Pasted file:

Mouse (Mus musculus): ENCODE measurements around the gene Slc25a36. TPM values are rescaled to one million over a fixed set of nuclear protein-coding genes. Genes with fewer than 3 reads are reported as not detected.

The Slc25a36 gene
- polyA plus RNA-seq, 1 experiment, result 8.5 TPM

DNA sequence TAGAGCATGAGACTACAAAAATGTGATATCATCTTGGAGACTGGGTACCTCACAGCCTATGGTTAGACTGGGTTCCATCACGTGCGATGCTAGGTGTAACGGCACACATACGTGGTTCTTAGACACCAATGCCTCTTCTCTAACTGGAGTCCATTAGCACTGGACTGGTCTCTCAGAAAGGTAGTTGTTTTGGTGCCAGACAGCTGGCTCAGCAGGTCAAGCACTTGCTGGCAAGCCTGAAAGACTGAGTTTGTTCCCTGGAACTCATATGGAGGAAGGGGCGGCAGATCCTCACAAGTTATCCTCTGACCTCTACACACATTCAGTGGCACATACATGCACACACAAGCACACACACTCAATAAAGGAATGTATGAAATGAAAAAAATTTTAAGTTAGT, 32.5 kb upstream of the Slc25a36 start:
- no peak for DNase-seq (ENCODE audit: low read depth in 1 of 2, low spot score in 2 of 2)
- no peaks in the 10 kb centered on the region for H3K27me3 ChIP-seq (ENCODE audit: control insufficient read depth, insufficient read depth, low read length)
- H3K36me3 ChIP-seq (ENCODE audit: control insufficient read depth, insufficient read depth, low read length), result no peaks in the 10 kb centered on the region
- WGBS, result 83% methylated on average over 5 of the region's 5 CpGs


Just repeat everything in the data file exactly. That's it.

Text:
Mouse (Mus musculus): ENCODE measurements around the gene Slc25a36. TPM values are rescaled to one million over a fixed set of nuclear protein-coding genes. Genes with fewer than 3 reads are reported as not detected.

The Slc25a36 gene
- polyA plus RNA-seq, 1 experiment, result 8.5 TPM

DNA sequence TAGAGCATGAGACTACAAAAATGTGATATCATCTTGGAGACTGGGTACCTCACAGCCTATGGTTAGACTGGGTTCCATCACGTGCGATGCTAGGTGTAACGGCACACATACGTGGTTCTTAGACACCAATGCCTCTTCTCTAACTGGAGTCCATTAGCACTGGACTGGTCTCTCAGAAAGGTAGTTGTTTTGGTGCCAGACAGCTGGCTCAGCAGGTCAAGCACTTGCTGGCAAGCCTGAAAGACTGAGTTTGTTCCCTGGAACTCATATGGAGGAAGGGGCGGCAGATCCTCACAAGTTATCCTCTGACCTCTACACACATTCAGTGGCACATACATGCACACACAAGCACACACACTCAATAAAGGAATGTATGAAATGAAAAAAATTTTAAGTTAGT, 32.5 kb upstream of the Slc25a36 start:
- no peak for DNase-seq (ENCODE audit: low read depth in 1 of 2, low spot score in 2 of 2)
- no peaks in the 10 kb centered on the region for H3K27me3 ChIP-seq (ENCODE audit: control insufficient read depth, insufficient read depth, low read length)
- H3K36me3 ChIP-seq (ENCODE audit: control insufficient read depth, insufficient read depth, low read length), result no peaks in the 10 kb centered on the region
- WGBS, result 83% methylated on average over 5 of the region's 5 CpGs